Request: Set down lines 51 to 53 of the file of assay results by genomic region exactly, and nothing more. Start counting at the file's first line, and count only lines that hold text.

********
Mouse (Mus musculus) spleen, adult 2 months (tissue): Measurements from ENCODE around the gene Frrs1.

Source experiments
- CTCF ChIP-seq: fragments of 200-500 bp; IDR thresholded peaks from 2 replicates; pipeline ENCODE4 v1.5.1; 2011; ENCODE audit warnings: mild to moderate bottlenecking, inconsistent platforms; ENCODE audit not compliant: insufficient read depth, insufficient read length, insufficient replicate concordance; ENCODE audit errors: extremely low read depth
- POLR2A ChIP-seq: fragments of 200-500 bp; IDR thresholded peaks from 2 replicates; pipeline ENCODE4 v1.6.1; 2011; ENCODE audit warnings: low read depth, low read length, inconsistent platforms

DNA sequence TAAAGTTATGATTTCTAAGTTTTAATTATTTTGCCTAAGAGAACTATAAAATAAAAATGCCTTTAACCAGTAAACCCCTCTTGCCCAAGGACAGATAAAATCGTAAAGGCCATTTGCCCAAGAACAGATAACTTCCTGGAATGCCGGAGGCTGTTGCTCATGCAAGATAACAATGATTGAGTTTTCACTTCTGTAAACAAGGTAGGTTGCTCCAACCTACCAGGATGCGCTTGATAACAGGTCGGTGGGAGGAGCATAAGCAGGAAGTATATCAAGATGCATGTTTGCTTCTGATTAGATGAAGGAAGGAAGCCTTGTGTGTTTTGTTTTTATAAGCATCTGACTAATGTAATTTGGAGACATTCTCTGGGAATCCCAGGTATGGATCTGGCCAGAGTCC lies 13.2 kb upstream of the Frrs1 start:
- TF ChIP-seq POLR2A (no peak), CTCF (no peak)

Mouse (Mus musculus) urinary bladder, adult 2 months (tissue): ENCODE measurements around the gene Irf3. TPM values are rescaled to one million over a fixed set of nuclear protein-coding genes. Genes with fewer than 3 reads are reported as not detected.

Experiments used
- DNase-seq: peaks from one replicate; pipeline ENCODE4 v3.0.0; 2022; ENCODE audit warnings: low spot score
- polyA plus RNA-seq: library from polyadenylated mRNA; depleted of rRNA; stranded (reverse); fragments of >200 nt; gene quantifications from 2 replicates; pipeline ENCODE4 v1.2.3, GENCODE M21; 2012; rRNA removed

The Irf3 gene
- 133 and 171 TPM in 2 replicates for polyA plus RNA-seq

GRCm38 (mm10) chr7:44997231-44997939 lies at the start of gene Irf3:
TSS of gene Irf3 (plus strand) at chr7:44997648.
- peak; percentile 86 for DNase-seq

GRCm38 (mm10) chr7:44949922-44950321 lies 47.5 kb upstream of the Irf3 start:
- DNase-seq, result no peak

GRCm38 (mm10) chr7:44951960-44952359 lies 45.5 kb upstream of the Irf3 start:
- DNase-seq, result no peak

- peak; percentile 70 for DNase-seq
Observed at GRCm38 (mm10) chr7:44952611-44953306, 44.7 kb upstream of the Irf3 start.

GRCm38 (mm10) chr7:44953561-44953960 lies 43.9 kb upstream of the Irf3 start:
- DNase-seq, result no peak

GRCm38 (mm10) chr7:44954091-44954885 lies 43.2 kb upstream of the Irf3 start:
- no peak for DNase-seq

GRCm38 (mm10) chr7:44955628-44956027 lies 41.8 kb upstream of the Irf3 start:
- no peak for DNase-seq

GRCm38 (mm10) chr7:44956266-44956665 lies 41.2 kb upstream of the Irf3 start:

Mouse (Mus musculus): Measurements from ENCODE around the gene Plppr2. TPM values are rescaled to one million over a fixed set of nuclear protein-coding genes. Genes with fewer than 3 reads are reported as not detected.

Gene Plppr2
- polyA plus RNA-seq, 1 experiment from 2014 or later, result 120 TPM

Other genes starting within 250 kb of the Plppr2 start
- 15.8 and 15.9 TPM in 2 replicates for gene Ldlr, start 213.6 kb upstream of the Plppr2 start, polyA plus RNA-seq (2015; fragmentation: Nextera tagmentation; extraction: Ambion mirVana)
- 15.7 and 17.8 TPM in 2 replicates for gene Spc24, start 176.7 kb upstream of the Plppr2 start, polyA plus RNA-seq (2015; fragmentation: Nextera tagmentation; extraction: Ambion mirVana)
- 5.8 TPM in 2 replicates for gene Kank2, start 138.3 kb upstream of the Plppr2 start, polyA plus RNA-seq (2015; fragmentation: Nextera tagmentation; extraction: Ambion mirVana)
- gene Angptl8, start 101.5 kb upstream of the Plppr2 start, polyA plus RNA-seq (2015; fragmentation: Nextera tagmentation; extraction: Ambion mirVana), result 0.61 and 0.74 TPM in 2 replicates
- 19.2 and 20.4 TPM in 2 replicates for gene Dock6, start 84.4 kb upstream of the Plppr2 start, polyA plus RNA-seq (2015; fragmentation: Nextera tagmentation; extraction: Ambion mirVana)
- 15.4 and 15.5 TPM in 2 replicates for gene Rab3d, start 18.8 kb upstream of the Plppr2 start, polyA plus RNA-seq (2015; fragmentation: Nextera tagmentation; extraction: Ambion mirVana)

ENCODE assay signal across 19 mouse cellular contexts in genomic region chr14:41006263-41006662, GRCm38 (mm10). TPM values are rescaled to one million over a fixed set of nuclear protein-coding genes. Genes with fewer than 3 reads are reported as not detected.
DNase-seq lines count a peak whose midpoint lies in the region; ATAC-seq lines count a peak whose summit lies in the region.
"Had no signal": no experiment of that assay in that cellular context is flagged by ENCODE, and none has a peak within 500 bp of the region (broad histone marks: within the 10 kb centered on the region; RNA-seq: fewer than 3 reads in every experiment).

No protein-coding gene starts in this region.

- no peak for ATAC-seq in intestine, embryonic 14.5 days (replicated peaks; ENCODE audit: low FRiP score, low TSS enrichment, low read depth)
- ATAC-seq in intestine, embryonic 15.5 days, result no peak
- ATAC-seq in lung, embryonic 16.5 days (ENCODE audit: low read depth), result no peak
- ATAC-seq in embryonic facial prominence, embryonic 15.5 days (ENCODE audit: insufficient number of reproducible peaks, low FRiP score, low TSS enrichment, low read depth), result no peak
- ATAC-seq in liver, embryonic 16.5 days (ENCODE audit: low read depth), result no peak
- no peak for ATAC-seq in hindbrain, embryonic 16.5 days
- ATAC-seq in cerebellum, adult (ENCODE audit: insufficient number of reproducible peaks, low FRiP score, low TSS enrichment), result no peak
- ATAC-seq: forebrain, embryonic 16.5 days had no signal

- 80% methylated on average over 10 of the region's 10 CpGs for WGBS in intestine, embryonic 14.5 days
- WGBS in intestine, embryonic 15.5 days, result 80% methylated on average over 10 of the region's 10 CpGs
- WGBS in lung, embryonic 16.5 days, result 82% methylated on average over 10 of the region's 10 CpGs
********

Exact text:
- 80% methylated on average over 10 of the region's 10 CpGs for WGBS in intestine, embryonic 14.5 days
- WGBS in intestine, embryonic 15.5 days, result 80% methylated on average over 10 of the region's 10 CpGs
- WGBS in lung, embryonic 16.5 days, result 82% methylated on average over 10 of the region's 10 CpGs